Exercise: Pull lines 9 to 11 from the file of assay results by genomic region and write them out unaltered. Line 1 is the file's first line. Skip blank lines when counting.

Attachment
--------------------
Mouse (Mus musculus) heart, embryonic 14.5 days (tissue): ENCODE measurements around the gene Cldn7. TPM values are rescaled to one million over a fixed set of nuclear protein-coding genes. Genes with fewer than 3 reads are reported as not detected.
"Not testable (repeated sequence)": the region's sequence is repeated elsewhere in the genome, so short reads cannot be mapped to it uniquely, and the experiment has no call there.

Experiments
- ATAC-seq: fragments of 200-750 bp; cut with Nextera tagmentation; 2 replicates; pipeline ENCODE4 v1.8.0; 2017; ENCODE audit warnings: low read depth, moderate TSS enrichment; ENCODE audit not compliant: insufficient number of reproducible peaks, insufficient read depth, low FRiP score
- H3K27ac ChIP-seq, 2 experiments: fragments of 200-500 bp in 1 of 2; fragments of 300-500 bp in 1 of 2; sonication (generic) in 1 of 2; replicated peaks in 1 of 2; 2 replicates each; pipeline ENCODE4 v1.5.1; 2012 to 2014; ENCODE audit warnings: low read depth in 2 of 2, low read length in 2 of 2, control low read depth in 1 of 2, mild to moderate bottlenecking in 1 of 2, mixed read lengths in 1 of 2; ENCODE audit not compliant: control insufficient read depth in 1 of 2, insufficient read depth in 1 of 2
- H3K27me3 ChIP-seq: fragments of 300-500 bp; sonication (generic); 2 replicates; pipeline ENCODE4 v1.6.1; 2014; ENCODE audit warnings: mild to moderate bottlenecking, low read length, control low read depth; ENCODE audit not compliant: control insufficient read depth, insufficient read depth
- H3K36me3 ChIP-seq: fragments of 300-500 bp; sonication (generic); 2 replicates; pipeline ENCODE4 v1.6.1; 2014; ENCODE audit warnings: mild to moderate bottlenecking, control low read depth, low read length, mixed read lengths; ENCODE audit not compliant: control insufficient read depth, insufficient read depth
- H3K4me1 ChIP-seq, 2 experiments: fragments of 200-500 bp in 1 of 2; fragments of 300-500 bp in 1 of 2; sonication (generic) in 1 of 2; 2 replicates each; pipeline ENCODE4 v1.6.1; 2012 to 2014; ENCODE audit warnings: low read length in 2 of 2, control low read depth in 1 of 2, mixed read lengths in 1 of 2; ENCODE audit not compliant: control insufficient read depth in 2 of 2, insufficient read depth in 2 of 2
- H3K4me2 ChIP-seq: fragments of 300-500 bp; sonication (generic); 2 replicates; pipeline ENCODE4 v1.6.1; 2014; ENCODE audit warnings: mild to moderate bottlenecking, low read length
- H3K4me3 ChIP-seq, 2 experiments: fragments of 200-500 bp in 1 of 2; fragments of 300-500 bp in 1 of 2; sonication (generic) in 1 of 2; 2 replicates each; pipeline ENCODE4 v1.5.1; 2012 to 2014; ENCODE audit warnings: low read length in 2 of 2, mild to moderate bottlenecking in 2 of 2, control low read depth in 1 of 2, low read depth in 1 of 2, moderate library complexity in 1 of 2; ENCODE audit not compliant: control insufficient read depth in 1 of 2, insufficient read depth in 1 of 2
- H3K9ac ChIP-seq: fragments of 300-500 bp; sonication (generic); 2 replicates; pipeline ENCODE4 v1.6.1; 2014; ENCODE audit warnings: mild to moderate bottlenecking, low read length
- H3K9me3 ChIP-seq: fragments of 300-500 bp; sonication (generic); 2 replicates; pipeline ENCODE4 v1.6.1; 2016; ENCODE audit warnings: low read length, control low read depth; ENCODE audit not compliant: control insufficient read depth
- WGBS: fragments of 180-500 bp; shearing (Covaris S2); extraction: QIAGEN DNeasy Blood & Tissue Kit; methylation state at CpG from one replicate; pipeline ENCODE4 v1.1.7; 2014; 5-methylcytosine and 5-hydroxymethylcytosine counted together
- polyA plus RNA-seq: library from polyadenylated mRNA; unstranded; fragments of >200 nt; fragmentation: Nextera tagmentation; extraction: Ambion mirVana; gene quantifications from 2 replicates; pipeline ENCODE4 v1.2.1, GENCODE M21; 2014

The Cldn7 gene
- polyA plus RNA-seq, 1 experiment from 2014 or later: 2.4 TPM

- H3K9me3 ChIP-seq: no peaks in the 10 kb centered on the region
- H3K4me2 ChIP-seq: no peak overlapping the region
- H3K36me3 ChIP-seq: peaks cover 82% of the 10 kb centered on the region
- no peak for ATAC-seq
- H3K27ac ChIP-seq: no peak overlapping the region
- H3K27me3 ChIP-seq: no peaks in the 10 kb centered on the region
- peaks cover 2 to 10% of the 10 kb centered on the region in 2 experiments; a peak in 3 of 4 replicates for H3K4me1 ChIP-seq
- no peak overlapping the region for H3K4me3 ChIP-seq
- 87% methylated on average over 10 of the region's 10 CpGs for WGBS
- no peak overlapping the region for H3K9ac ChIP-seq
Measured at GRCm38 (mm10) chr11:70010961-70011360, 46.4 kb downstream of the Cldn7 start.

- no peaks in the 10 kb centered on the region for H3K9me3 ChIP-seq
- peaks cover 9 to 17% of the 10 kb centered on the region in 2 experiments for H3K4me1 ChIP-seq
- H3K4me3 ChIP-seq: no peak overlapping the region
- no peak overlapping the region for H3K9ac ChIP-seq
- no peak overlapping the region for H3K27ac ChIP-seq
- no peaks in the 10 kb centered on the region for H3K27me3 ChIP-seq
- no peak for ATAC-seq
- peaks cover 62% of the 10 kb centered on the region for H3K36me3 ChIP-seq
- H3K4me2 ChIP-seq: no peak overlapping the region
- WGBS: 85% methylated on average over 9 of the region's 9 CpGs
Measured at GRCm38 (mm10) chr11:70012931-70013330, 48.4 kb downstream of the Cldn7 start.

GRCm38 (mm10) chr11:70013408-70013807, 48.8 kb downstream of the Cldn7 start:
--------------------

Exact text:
- H3K4me2 ChIP-seq: fragments of 300-500 bp; sonication (generic); 2 replicates; pipeline ENCODE4 v1.6.1; 2014; ENCODE audit warnings: mild to moderate bottlenecking, low read length
- H3K4me3 ChIP-seq, 2 experiments: fragments of 200-500 bp in 1 of 2; fragments of 300-500 bp in 1 of 2; sonication (generic) in 1 of 2; 2 replicates each; pipeline ENCODE4 v1.5.1; 2012 to 2014; ENCODE audit warnings: low read length in 2 of 2, mild to moderate bottlenecking in 2 of 2, control low read depth in 1 of 2, low read depth in 1 of 2, moderate library complexity in 1 of 2; ENCODE audit not compliant: control insufficient read depth in 1 of 2, insufficient read depth in 1 of 2
- H3K9ac ChIP-seq: fragments of 300-500 bp; sonication (generic); 2 replicates; pipeline ENCODE4 v1.6.1; 2014; ENCODE audit warnings: mild to moderate bottlenecking, low read length